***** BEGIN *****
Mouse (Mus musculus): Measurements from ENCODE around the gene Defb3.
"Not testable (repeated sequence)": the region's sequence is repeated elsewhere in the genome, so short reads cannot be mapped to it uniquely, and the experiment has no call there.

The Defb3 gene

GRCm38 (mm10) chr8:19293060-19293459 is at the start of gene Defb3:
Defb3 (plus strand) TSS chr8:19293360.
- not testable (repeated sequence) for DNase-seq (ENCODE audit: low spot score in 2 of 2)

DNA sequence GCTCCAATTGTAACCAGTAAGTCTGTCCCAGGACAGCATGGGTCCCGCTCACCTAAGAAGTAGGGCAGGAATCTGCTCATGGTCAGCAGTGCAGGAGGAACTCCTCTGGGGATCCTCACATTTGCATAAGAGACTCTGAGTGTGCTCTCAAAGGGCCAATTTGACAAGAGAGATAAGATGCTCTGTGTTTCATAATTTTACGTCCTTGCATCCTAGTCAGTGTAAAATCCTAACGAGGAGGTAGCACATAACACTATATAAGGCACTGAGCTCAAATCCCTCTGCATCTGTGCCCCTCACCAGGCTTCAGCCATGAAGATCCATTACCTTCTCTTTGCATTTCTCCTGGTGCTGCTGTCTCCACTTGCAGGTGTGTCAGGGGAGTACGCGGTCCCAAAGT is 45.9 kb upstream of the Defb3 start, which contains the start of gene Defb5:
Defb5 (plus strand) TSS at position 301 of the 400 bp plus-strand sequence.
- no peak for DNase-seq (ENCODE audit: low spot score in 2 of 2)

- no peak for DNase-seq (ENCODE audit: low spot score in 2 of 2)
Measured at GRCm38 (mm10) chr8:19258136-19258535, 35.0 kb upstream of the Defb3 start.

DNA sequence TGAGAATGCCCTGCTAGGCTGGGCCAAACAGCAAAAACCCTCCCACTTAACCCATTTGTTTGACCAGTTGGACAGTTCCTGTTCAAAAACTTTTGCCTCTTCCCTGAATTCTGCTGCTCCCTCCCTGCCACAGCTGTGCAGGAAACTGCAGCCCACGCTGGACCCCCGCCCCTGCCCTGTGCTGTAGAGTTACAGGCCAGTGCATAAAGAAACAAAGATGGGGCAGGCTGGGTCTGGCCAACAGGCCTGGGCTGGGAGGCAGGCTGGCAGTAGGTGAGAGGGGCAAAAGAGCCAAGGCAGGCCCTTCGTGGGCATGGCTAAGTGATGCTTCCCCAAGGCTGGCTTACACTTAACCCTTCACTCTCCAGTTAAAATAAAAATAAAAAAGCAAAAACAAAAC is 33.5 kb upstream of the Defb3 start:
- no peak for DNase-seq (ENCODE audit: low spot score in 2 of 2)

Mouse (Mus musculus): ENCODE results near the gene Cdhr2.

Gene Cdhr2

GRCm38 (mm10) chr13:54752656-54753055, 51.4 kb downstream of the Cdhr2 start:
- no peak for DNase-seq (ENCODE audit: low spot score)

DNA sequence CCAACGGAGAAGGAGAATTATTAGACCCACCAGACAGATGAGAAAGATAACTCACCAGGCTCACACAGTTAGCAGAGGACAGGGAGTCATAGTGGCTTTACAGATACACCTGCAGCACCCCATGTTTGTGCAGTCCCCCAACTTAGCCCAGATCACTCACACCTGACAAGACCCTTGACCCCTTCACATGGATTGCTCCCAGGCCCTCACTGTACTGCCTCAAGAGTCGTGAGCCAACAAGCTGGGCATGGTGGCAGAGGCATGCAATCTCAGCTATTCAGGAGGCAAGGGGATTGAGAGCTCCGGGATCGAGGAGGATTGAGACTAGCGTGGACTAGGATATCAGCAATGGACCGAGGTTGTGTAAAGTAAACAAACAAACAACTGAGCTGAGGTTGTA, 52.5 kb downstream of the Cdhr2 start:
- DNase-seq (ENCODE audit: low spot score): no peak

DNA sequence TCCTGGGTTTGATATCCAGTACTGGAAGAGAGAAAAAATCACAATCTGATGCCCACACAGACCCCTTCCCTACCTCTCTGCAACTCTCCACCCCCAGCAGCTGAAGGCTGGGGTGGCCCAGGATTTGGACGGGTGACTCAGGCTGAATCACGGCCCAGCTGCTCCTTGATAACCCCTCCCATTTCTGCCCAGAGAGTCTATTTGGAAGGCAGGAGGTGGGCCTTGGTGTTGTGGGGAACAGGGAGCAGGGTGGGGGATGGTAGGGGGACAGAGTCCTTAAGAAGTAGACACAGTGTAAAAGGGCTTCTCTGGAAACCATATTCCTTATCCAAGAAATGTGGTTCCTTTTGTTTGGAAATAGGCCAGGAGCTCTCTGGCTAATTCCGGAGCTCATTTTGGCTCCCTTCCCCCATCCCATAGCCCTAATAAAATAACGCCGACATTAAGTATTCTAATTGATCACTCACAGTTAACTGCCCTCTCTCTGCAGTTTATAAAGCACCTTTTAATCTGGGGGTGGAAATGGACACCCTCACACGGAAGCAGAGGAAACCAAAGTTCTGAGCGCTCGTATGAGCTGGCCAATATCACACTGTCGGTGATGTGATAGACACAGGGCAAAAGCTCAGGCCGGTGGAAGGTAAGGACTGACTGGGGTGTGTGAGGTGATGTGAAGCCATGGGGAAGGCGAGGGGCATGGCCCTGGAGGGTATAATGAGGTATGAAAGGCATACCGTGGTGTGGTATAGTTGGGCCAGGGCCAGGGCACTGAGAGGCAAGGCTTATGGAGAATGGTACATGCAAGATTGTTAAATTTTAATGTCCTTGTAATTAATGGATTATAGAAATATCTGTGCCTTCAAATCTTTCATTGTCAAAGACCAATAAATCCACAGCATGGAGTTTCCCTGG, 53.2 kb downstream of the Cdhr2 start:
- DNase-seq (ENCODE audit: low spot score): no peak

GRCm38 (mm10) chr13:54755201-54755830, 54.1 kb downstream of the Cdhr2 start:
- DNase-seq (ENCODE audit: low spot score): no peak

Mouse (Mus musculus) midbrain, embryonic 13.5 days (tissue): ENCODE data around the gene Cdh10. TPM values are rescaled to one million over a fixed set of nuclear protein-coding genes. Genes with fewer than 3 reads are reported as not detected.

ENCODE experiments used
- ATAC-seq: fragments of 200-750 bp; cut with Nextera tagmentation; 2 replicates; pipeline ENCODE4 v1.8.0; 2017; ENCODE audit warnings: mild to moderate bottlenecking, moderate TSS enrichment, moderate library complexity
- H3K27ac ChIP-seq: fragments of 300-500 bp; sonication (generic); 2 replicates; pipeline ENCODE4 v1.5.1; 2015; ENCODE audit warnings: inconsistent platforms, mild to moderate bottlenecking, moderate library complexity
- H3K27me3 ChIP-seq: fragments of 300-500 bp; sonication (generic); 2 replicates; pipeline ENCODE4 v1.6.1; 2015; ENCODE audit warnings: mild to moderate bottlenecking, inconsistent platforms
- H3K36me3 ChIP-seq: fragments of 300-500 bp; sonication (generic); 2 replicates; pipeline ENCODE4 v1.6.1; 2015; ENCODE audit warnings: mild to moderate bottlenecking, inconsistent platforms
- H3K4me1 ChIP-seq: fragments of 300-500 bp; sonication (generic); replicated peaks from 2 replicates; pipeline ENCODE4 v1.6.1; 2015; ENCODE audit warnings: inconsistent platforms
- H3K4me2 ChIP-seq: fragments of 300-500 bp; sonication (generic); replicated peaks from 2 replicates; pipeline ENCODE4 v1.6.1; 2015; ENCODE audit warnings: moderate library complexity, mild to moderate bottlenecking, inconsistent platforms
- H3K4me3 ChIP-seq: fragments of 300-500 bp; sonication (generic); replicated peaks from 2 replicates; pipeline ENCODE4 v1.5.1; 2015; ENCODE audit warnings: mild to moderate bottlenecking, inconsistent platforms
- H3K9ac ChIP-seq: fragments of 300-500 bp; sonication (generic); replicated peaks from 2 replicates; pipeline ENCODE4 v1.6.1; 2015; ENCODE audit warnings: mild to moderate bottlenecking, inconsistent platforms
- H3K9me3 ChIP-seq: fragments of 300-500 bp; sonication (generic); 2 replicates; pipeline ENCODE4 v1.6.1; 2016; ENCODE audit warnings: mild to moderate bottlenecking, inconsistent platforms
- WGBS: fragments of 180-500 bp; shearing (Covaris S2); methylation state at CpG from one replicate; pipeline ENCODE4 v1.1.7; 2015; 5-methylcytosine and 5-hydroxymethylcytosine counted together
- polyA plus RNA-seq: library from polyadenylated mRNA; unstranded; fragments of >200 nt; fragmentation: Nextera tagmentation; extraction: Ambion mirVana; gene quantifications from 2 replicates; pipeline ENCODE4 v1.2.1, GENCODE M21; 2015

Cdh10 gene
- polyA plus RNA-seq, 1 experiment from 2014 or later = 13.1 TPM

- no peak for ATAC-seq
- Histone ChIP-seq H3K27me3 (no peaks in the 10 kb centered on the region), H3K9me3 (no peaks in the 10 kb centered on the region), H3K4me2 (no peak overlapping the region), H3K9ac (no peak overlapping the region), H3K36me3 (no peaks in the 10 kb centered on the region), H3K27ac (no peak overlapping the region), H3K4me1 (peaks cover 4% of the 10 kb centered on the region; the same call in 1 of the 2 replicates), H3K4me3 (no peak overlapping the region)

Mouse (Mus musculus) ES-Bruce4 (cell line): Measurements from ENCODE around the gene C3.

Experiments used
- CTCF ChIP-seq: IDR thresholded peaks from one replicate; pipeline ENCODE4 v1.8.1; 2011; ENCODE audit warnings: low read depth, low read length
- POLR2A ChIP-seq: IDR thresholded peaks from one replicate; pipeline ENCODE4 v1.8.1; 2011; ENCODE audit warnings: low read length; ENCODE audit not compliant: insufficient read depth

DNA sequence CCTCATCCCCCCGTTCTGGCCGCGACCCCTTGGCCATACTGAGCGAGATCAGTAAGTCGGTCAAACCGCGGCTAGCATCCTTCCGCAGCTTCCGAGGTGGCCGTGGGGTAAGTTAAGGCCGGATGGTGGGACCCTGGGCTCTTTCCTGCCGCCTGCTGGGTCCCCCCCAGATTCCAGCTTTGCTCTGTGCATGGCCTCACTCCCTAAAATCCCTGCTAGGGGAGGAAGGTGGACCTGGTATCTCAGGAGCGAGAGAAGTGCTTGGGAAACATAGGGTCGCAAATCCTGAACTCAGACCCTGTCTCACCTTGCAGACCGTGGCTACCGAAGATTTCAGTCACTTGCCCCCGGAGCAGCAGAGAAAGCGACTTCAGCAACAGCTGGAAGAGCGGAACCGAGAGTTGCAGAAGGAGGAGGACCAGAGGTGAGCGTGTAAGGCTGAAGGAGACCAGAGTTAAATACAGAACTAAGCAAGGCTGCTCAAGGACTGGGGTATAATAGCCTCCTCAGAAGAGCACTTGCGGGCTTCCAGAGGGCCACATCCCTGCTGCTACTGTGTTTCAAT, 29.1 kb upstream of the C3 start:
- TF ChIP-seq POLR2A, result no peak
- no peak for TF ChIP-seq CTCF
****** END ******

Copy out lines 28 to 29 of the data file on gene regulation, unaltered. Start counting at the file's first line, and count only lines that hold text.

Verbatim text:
- H3K27me3 ChIP-seq: fragments of 300-500 bp; sonication (generic); 2 replicates; pipeline ENCODE4 v1.6.1; 2015; ENCODE audit warnings: mild to moderate bottlenecking, inconsistent platforms
- H3K36me3 ChIP-seq: fragments of 300-500 bp; sonication (generic); 2 replicates; pipeline ENCODE4 v1.6.1; 2015; ENCODE audit warnings: mild to moderate bottlenecking, inconsistent platforms